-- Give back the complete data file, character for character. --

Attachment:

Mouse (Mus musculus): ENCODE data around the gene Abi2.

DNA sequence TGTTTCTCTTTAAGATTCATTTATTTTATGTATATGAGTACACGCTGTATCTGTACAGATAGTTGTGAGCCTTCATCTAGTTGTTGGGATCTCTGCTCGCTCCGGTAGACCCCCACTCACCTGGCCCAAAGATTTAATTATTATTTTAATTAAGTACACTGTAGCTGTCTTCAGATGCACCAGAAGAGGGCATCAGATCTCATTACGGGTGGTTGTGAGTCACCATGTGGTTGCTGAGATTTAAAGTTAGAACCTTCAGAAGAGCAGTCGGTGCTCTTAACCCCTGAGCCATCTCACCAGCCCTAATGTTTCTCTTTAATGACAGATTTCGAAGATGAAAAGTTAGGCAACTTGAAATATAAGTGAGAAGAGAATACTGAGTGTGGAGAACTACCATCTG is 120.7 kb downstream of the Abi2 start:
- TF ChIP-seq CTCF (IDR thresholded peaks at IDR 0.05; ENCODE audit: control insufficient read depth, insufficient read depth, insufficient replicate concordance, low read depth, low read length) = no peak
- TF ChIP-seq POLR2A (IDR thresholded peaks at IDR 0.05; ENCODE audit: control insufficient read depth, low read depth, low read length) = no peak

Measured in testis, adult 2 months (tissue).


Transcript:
Mouse (Mus musculus): ENCODE data around the gene Abi2.

DNA sequence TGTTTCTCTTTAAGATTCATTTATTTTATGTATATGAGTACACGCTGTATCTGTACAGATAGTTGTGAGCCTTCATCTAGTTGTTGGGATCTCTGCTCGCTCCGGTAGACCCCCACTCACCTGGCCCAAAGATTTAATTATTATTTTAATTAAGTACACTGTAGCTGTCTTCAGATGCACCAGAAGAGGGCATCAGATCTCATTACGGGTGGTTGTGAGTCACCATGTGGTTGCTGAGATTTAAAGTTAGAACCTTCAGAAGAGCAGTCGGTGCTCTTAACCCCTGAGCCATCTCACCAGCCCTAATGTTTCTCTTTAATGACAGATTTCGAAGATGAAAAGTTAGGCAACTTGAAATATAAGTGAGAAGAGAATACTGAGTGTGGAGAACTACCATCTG is 120.7 kb downstream of the Abi2 start:
- TF ChIP-seq CTCF (IDR thresholded peaks at IDR 0.05; ENCODE audit: control insufficient read depth, insufficient read depth, insufficient replicate concordance, low read depth, low read length) = no peak
- TF ChIP-seq POLR2A (IDR thresholded peaks at IDR 0.05; ENCODE audit: control insufficient read depth, low read depth, low read length) = no peak

Measured in testis, adult 2 months (tissue).